Sometimes we get so involved working on an initiative, it’s hard to mark our own progress.
One year ago at this time, Beacon Health Options was still drafting our suicide prevention white paper. In February 2017, Beacon released, “We Need to Talk About Suicide.”
President Donald Trump has acknowledged that overdose deaths are “a tremendous problem in our country.”
In a press briefing on Tuesday, Aug. 8, he stated that this epidemic threatens everybody, “young and old, rich and poor, urban and rural communities.”
My story is really about one of my daughters.
To protect her privacy as I tell her story, I’ll call her Elizabeth. Elizabeth has had suicidal ideations from since she was about 12 to about 17. At 4 years old, she was misdiagnosed with attention deficit hyperactivity disorder (ADHD).
Within hours of being at the Washington Hilton, I knew I was in for a special experience.
As I began to set up Beacon’s booth at the 2017 National Alliance on Mental Illness (NAMI) Annual Convention, I couldn’t help but notice the hopeful faces all around me.
Perhaps there’s a good reason it took me until late June, LGBT Pride Month, to write this blog.
The fact is, as a gay man in 2017, I don’t feel proud; I feel anxious. As both a clinician and a consumer of behavioral health services, I’m in a unique position to appreciate why LGBT folks are increasingly nervous today.
Suicide has had an impact on my life since I was a young child.
My grandfather completed suicide when I was just 5 years old. I saw the impact on my family from a child’s eyes, but the true depth of that impact wouldn’t come to pass until later in life.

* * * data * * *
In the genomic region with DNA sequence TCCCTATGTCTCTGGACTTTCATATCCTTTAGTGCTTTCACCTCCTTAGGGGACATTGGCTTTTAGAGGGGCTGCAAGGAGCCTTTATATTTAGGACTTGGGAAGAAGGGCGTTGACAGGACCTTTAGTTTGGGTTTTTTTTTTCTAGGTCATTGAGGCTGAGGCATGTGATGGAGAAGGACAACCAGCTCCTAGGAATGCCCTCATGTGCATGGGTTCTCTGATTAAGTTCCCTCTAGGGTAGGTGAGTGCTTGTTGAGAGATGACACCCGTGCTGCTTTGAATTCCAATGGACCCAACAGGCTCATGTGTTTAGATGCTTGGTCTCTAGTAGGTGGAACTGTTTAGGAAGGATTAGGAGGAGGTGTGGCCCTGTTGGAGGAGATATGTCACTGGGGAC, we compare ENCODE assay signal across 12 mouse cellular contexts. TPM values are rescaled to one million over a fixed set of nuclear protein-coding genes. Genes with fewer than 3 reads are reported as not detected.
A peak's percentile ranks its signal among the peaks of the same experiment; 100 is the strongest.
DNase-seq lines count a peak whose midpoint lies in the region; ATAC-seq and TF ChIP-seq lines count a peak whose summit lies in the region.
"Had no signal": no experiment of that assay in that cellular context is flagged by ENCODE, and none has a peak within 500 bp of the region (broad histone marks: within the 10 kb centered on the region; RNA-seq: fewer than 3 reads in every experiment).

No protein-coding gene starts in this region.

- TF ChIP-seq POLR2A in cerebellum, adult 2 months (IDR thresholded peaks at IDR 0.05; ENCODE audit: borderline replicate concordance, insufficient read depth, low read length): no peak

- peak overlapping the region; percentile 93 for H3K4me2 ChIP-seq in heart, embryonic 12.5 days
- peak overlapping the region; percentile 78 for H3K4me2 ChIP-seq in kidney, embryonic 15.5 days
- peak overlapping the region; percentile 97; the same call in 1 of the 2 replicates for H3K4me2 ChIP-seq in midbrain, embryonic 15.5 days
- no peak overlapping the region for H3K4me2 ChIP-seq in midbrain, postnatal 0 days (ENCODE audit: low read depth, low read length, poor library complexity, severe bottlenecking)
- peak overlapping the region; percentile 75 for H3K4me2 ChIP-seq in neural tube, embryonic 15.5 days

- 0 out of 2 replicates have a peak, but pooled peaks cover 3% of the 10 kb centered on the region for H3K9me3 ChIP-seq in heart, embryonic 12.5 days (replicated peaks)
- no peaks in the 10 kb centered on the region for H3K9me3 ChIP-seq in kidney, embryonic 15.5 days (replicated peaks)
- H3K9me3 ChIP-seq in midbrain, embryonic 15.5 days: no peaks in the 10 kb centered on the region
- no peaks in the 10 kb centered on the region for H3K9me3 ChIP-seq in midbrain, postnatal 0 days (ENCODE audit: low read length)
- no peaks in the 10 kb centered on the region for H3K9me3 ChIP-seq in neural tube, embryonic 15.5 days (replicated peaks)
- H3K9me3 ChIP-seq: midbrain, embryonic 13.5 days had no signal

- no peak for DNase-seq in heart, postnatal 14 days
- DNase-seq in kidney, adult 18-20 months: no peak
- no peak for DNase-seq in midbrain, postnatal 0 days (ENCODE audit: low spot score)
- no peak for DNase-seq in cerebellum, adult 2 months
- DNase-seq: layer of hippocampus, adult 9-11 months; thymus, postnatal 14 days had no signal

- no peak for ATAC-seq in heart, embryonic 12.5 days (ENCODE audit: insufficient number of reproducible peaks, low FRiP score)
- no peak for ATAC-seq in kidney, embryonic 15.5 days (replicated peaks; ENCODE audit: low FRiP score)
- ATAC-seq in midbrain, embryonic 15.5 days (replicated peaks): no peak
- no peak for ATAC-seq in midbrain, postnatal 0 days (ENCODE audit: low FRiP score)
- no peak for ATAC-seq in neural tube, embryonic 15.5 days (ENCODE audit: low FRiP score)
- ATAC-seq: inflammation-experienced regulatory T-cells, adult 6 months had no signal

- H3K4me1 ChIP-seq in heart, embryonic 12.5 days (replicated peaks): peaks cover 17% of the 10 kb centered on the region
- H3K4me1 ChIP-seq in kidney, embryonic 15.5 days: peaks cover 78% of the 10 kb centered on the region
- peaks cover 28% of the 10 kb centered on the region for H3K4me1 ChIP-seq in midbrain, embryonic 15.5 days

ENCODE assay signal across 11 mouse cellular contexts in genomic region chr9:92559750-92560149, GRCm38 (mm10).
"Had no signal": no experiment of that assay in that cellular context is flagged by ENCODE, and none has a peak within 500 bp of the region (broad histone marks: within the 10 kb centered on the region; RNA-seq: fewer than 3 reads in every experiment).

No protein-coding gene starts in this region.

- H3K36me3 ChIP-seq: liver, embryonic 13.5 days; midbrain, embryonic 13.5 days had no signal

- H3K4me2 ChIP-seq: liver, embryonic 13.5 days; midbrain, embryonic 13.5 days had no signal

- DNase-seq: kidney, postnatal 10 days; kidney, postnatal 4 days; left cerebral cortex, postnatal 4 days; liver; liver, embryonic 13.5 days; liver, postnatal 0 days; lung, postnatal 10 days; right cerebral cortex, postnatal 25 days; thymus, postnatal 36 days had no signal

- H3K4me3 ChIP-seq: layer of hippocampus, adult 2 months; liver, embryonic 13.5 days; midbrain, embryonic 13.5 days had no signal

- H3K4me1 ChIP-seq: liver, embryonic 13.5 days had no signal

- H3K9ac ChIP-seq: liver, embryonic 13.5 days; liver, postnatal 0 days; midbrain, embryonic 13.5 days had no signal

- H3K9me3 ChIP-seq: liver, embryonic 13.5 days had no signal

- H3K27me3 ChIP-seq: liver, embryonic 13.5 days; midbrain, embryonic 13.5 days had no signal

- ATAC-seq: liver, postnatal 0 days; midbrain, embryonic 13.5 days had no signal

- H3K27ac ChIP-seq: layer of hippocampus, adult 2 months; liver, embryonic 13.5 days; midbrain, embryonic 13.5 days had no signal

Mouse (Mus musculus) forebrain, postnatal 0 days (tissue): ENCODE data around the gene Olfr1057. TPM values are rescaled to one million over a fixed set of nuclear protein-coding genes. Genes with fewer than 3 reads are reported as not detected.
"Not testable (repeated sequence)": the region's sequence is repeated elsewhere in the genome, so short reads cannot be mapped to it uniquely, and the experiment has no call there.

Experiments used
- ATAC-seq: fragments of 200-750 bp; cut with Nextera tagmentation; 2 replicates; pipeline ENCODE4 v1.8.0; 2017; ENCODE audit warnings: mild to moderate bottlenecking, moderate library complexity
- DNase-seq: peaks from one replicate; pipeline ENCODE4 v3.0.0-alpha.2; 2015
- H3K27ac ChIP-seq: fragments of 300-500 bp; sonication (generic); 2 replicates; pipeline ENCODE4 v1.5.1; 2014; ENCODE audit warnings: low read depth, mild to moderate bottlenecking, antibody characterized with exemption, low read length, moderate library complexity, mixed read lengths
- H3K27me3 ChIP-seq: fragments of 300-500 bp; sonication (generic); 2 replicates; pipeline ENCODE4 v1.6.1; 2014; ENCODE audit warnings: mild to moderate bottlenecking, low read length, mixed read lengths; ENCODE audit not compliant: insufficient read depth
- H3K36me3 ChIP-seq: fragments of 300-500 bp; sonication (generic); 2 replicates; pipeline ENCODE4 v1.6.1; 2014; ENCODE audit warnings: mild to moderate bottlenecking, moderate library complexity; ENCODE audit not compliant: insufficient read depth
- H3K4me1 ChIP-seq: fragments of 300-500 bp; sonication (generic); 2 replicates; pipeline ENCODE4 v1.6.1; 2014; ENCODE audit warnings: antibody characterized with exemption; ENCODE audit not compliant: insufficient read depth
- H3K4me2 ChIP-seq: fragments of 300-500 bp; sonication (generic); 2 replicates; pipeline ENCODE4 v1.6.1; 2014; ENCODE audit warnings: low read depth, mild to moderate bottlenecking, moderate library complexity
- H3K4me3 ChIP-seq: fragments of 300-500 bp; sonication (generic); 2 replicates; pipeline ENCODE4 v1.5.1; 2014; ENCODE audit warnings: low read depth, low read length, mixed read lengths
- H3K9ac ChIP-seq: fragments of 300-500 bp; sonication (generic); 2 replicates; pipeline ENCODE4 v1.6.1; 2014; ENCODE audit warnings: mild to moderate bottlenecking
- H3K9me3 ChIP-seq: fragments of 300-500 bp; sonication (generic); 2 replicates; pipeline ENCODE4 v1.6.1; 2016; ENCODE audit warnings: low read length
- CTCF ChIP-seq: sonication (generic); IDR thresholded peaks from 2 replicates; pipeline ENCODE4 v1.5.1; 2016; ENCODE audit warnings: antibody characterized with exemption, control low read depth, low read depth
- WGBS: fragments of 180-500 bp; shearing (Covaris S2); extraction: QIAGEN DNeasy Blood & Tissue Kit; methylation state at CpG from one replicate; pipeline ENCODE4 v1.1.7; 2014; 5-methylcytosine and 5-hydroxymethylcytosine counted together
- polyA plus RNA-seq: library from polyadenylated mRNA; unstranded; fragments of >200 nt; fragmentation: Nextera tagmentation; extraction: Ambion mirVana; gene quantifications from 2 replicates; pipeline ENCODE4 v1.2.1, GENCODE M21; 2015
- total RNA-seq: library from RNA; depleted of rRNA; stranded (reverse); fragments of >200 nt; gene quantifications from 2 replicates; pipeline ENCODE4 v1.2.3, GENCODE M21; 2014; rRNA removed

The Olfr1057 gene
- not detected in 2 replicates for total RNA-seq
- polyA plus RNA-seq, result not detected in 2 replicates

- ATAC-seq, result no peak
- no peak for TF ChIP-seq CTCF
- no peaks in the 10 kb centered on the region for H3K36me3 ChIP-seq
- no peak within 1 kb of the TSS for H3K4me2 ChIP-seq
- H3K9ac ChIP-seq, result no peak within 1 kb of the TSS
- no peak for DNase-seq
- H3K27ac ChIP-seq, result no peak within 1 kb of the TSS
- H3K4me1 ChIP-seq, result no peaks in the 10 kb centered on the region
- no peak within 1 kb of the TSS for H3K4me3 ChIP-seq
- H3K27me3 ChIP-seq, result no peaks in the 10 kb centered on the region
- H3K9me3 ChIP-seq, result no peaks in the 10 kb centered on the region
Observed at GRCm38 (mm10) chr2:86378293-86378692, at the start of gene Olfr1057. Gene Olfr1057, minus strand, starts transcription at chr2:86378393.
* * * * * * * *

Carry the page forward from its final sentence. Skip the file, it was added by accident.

Beacon Health Options is building a lot of bridges to ensure that its members get the quality care they deserve, bridges that span both oceans and mountains.
Beacon has partnered with Ieso Digital Health, a United Kingdom-based firm with a unique digital mental health delivery platform, to provide mental health services for members in Colorado’s Medicaid program, many of whom live in remote rural and frontier areas, stranded from accessible services.
The phone rings, early on a Sunday morning. I’m excited, as it is a childhood friend whom I’m really looking forward to reconnecting with; only she asks me to let my parents know that her brother committed suicide the night before.
No words can describe the pain heard and felt. Of course, as outsiders, as onlookers, our first unspoken questions are “How did this happen?” “How did he do it?”